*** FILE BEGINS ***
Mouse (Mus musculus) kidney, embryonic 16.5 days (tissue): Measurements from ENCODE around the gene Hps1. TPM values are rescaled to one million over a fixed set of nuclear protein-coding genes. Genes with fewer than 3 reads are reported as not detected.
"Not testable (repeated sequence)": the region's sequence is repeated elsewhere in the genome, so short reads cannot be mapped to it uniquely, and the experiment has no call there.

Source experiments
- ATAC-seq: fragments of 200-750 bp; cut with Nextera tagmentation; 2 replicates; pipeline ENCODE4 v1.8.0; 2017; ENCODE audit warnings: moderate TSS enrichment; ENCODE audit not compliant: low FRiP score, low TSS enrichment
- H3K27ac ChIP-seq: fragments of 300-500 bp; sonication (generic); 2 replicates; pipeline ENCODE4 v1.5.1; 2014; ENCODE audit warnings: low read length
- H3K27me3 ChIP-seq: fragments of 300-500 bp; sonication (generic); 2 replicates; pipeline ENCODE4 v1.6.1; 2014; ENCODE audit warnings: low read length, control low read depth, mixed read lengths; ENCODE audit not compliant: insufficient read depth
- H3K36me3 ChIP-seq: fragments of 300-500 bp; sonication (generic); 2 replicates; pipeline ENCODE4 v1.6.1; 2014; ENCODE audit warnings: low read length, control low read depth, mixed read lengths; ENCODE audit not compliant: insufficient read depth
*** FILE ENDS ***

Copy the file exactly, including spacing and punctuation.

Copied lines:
Mouse (Mus musculus) kidney, embryonic 16.5 days (tissue): Measurements from ENCODE around the gene Hps1. TPM values are rescaled to one million over a fixed set of nuclear protein-coding genes. Genes with fewer than 3 reads are reported as not detected.
"Not testable (repeated sequence)": the region's sequence is repeated elsewhere in the genome, so short reads cannot be mapped to it uniquely, and the experiment has no call there.

Source experiments
- ATAC-seq: fragments of 200-750 bp; cut with Nextera tagmentation; 2 replicates; pipeline ENCODE4 v1.8.0; 2017; ENCODE audit warnings: moderate TSS enrichment; ENCODE audit not compliant: low FRiP score, low TSS enrichment
- H3K27ac ChIP-seq: fragments of 300-500 bp; sonication (generic); 2 replicates; pipeline ENCODE4 v1.5.1; 2014; ENCODE audit warnings: low read length
- H3K27me3 ChIP-seq: fragments of 300-500 bp; sonication (generic); 2 replicates; pipeline ENCODE4 v1.6.1; 2014; ENCODE audit warnings: low read length, control low read depth, mixed read lengths; ENCODE audit not compliant: insufficient read depth
- H3K36me3 ChIP-seq: fragments of 300-500 bp; sonication (generic); 2 replicates; pipeline ENCODE4 v1.6.1; 2014; ENCODE audit warnings: low read length, control low read depth, mixed read lengths; ENCODE audit not compliant: insufficient read depth